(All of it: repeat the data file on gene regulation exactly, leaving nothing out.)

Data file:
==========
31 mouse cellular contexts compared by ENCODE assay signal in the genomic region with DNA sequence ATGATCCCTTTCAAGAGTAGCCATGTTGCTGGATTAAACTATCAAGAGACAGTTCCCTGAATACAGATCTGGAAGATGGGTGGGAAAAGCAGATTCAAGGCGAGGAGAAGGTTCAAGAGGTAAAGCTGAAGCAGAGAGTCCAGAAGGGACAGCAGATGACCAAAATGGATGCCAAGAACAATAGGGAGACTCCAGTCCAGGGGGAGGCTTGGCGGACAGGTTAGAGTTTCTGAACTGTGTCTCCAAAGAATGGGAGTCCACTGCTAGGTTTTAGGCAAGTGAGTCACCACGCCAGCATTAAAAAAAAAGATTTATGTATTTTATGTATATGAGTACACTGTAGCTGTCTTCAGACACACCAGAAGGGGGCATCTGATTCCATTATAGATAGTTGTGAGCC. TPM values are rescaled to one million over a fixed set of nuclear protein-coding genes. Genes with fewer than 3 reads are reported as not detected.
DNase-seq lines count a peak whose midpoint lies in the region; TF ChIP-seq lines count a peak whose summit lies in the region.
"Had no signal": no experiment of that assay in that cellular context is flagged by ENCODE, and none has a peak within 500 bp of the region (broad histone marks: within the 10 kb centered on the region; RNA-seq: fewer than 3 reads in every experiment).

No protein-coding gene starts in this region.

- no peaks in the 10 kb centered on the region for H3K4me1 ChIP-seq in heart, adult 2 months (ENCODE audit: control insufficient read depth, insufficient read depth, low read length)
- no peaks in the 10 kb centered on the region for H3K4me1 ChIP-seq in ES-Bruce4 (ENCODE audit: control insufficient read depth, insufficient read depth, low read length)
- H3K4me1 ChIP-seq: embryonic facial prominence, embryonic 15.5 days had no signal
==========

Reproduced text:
31 mouse cellular contexts compared by ENCODE assay signal in the genomic region with DNA sequence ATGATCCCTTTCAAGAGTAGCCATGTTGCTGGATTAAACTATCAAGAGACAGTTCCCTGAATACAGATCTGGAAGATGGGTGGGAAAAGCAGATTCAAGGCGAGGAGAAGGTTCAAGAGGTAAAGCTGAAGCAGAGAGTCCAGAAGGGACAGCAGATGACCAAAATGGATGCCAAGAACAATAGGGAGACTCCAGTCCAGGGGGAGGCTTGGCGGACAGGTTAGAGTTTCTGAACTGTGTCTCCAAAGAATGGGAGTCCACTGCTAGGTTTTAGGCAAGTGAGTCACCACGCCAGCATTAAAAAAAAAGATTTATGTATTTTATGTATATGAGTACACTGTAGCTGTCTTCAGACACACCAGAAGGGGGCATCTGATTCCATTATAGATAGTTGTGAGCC. TPM values are rescaled to one million over a fixed set of nuclear protein-coding genes. Genes with fewer than 3 reads are reported as not detected.
DNase-seq lines count a peak whose midpoint lies in the region; TF ChIP-seq lines count a peak whose summit lies in the region.
"Had no signal": no experiment of that assay in that cellular context is flagged by ENCODE, and none has a peak within 500 bp of the region (broad histone marks: within the 10 kb centered on the region; RNA-seq: fewer than 3 reads in every experiment).

No protein-coding gene starts in this region.

- no peaks in the 10 kb centered on the region for H3K4me1 ChIP-seq in heart, adult 2 months (ENCODE audit: control insufficient read depth, insufficient read depth, low read length)
- no peaks in the 10 kb centered on the region for H3K4me1 ChIP-seq in ES-Bruce4 (ENCODE audit: control insufficient read depth, insufficient read depth, low read length)
- H3K4me1 ChIP-seq: embryonic facial prominence, embryonic 15.5 days had no signal